by Tim Larkins, Consultant
The Department of Defense released its 44 page Cloud Computing Strategy on July 12 amid growing concerns that government agencies are failing to provide specifics about important elements of cloud migration.
DoD CIO Terri Takai outlined four major steps that will enable a phased implementation of the DoD cloud environment:
- Foster Adoption of Cloud Computing
- Optimize DataCenter Consolidation
- Establish the DoD Enterprise Cloud Infrastructure
- Deliver Cloud Services
Takai admits that DoD has tolerated “duplicative, costly, and complex IT infrastructures” that have become “largely inefficient, costing time and money that could be applied directly towards achieving strategic initiatives” for too long. The timeline to deliver initial program capability is over seven years, once funding is approved. Long term, this is good news for product vendors. As DoD decision makers understand that to realize cloud based efficiencies, COTS products are a necessity – without them, the agency will fail to achieve a joint enterprise cloud computing governance structure. But as I’ve noted in previous statements and blog posts, the need for patience in this market is ever growing because the role of emerging technologies, like cloud, is in large part undefined and poorly governed.
The release of DoD’s Cloud Computing Strategy arrives on the heels of a July 11 press release indicating that DISA will serve as DoD’s Enterprise Cloud Service Broker – requiring DoD agencies obtain all cloud functions through DISA. Concurrently on the civilian side, GSA is also considering the development of cloud computing brokers to assist civilian agencies with procurement of cloud services in less time with higher value.
Although recent outreach to industry is an encouraging sign of things to come for product manufacturers, agencies may not be as ready to adopt cloud technologies as they lead on. A recent GAO survey reported that 19 of 20 agencies that plan to make investments in cloud technologies have thus far failed to address a number of key issues – including making cost estimates, outlining plans to retire legacy systems, or establishing basic performance goals and milestones.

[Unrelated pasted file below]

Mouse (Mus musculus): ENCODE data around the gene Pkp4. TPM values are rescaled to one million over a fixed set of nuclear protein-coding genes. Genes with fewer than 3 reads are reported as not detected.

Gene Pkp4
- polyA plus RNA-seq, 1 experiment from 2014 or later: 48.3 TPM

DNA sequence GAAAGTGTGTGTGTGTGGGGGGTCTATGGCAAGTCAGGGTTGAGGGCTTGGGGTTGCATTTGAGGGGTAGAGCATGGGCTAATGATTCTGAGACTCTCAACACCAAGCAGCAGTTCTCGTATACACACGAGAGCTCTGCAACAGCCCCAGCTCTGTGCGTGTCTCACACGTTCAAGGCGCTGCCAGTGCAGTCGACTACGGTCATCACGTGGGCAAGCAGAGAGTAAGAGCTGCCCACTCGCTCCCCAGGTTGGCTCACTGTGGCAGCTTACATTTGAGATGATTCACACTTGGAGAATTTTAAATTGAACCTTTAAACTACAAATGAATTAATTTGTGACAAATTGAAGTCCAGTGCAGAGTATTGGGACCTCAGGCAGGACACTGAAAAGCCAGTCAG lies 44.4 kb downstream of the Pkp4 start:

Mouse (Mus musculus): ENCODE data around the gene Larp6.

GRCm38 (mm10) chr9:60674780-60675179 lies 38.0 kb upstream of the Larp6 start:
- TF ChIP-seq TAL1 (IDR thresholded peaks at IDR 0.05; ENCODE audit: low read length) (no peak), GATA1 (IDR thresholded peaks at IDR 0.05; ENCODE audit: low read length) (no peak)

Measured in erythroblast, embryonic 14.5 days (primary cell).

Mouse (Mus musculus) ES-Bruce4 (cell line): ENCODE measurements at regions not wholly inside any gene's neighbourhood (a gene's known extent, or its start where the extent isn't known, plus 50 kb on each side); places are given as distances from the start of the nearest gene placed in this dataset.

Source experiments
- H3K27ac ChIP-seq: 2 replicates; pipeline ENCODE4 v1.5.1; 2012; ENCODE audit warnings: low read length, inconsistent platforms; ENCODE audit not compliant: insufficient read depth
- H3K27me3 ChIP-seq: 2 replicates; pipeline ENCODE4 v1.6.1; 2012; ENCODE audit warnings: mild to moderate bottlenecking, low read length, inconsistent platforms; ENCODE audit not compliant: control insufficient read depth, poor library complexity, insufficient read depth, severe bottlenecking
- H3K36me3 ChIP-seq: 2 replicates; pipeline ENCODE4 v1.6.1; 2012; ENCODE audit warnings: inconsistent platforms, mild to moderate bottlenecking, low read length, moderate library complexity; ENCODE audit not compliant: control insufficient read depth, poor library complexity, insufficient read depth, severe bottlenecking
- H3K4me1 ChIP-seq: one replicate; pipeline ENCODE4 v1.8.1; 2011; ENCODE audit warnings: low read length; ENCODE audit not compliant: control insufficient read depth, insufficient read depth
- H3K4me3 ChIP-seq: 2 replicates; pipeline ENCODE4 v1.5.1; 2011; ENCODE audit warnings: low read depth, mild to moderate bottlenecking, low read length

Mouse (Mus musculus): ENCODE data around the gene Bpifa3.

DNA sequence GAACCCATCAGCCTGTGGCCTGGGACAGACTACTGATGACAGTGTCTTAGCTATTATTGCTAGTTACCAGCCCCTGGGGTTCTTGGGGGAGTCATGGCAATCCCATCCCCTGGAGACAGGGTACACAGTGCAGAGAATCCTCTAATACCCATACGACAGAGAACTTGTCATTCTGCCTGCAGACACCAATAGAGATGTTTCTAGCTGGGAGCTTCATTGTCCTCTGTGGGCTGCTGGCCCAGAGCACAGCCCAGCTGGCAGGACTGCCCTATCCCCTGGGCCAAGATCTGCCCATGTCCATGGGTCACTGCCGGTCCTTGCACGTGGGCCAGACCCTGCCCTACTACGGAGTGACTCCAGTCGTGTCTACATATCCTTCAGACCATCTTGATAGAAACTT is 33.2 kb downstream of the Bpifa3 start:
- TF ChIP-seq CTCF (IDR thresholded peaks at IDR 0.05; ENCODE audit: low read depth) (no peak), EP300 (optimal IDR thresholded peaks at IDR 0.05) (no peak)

Multiple agencies that planned to have at least three services functioning in the cloud by the end of 2012 have missed milestones entirely. As it stands, the Feds have adopted cloud solutions slower than any of us expected. The 18 month milestone for OMB’s 25 Point Plan came and went in June, with nary a detailed report surfacing from Federal CIO Steven VanRoekel. In his blog, VanRoekel did point out that headway has been made in pushing a shared services strategy, and data center consolidation efforts have been successful. However, specifics around the Cloud First policy and adoption of cloud services were nowhere to be found.
The problem, it would seem, is that adopting cloud technologies is more time and money intensive than initially thought. According to GAO, moving to cloud computing requires guidance on purchasing and controls around security (neither of which exist in any sufficient capacity). And, certifying cloud vendors has proven to be a laborious task for which the government has yet to develop a knack. The point I am getting to, is while cloud continues to the buzzword of the day, and adopting cloud services is on everyone’s lips in the government, we have yet to see any significant amount of investment. Hopefully with new acquisition vehicles and compliance regulations emerging, the purchase of cloud based technologies in the government will ramp up soon rather than later.